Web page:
Skin FAQs

We asked Dr. Katie Beleznay, a dermatologist and Skin to live in blogger, the “big questions” about psoriasis and CSU. For cures to causes, we have collated the answers to those questions here.

CSU | CHRONIC SPONTANEOUS URTICARIA FAQs

No, at the present, there is no cure for CSU.1 The treatments out there primarily help manage symptoms.

They don’t know exactly what causes CSU which is why it’s so difficult to treat.2,3 I tell my patients that instead of focusing in on what exactly caused this, they should focus on how to live best day-to-day with the disease, and how to best manage the symptoms they have.

Urticaria is related to the release of histamine and other inflammatory mediators which lead to the typical presentation of a hive with central swelling, surrounding erythema, and associated pruritus.4

In studies, approximately, 50% of patients resolved within 6 months and more than 90% of patients had resolved within 25 years.5

Another factor that makes this disease so tricky is that there isn’t a set of common triggers.6 It really is different for every person. While many patients say that things like stress and sleeplessness are often triggers, it’s still different for each individual.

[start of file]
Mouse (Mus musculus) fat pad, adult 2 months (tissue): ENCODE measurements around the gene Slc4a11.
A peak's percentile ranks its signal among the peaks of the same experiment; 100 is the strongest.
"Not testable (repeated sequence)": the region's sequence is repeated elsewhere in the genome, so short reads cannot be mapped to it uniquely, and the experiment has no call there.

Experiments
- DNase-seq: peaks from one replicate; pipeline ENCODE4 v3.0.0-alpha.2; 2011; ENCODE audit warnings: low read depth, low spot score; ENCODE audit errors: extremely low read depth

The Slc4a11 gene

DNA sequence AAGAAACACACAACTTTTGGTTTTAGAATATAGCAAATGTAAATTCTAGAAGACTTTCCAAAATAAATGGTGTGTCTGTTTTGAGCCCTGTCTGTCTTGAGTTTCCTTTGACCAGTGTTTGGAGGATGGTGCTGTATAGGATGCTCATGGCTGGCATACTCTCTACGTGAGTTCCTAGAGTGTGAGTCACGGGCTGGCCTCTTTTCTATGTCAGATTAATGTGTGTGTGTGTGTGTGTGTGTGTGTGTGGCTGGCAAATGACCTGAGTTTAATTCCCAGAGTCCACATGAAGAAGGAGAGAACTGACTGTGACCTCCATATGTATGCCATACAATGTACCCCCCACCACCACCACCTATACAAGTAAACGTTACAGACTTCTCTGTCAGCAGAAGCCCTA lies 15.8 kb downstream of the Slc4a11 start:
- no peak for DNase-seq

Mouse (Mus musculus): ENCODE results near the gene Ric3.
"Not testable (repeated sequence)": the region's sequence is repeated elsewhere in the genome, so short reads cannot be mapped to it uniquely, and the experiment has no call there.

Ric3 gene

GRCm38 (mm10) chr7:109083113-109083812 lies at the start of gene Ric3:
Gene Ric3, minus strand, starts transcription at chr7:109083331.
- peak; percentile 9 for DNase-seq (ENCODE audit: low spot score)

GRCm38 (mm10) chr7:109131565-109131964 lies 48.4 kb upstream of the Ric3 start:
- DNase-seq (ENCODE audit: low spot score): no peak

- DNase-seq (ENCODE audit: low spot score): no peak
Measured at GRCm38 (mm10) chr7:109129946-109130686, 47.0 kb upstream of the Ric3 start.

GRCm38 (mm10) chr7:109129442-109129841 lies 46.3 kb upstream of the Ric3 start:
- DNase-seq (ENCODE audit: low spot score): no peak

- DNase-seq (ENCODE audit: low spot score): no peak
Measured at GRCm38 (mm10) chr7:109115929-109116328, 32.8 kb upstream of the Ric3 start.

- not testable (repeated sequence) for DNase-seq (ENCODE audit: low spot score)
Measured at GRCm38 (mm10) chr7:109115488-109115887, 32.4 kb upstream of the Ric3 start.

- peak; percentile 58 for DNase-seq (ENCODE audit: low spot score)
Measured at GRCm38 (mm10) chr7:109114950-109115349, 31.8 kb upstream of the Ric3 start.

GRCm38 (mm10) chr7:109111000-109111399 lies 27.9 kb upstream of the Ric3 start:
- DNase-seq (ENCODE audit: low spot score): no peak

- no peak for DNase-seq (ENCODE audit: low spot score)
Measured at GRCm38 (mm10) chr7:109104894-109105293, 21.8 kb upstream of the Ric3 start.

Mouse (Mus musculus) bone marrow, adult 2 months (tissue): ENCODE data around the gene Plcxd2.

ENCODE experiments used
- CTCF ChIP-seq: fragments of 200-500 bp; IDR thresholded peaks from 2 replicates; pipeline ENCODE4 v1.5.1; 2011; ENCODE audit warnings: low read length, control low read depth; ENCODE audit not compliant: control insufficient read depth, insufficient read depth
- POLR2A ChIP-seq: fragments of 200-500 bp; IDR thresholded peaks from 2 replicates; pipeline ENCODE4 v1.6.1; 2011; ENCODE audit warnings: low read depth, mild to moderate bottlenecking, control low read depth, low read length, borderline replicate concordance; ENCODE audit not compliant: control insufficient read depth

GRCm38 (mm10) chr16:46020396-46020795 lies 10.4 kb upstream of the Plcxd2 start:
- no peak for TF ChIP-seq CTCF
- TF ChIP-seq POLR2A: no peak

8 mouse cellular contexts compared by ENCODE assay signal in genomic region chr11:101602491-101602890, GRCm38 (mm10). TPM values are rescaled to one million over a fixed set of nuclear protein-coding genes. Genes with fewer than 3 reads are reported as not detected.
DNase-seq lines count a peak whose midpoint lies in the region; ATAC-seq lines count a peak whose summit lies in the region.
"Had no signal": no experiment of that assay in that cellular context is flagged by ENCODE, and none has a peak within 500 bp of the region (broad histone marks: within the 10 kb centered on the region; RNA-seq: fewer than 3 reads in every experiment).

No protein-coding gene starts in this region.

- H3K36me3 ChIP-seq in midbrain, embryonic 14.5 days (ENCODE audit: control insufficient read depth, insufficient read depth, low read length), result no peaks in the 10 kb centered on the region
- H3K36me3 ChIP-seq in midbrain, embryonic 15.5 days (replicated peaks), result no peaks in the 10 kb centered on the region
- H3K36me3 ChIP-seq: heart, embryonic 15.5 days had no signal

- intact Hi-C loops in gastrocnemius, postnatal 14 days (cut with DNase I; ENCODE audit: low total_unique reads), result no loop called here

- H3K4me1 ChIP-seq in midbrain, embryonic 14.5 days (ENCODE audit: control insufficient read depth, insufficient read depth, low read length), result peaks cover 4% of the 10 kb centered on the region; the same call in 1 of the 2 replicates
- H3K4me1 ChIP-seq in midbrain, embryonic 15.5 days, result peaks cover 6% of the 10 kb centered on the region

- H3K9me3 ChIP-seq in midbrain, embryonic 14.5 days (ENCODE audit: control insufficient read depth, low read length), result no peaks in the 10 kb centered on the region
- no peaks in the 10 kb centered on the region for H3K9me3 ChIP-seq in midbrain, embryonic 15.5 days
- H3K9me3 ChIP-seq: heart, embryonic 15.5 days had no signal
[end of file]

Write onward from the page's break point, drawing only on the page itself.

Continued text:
Living with CSU is a lot about weighing up your options. Should I stop working out entirely because it triggers my hives? Should I change the way I eat? You have to find a balance with your life.7

If a patient’s CSU is not being controlled, a dermatologist referral is a good idea.8

Angioedema is a deep swelling of the skin and tissue.9 It often occurs around the face and lips and is more commonly painful than itchy.10 It often resolves in less than 72 hours.10

CSU is a multifactorial disease, which means that developing the disease is related to different factors.6,11 However, it is not a strongly linked genetic disease.11

It’s a good idea to take some photos when you have hives on your body, that way when you come into the office, even if you’re not in a phase, your doctor can see what you’re going through. Keeping a diary of what treatments you have tried, what doses, for how long, and how well the urticaria was controlled with that treatment can also be helpful.12

Psoriasis FAQs

Unfortunately there is not yet a cure for psoriasis.1 There is, however, A LOT of research going on in this field to find one.1

Psoriasis is an inflammatory disorder, which can affect more than just the skin.2 Associations such as cardiovascular disease and joint disease may be seen.2 We need to do our best to educate people about this and show that psoriasis is much more than just skin deep.